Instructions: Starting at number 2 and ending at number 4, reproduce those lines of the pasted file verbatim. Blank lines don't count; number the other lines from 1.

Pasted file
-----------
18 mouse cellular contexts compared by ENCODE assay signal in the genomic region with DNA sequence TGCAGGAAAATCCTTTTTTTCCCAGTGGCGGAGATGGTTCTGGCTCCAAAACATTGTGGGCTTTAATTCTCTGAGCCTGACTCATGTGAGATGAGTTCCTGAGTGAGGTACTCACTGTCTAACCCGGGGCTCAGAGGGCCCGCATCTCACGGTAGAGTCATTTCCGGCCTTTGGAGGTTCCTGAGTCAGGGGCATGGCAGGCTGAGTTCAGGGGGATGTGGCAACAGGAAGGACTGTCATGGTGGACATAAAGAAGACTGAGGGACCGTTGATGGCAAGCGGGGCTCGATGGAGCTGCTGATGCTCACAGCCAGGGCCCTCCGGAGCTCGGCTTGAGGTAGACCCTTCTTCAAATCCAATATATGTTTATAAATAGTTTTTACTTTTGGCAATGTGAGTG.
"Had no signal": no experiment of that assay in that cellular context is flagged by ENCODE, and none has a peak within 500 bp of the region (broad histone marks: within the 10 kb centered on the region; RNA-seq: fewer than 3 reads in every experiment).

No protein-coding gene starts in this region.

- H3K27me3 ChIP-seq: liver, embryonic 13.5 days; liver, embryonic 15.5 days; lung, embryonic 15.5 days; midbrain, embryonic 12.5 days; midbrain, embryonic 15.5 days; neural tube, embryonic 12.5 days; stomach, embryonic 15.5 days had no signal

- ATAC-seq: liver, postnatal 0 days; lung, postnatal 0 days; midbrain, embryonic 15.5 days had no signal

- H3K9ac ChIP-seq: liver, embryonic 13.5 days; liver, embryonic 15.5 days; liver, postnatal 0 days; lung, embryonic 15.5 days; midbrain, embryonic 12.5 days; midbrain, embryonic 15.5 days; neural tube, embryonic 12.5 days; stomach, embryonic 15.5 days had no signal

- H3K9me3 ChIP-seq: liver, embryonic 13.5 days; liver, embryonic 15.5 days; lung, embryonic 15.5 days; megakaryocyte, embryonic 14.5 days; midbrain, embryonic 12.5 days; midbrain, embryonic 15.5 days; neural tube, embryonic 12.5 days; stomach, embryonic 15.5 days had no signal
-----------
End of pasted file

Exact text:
"Had no signal": no experiment of that assay in that cellular context is flagged by ENCODE, and none has a peak within 500 bp of the region (broad histone marks: within the 10 kb centered on the region; RNA-seq: fewer than 3 reads in every experiment).

No protein-coding gene starts in this region.

- H3K27me3 ChIP-seq: liver, embryonic 13.5 days; liver, embryonic 15.5 days; lung, embryonic 15.5 days; midbrain, embryonic 12.5 days; midbrain, embryonic 15.5 days; neural tube, embryonic 12.5 days; stomach, embryonic 15.5 days had no signal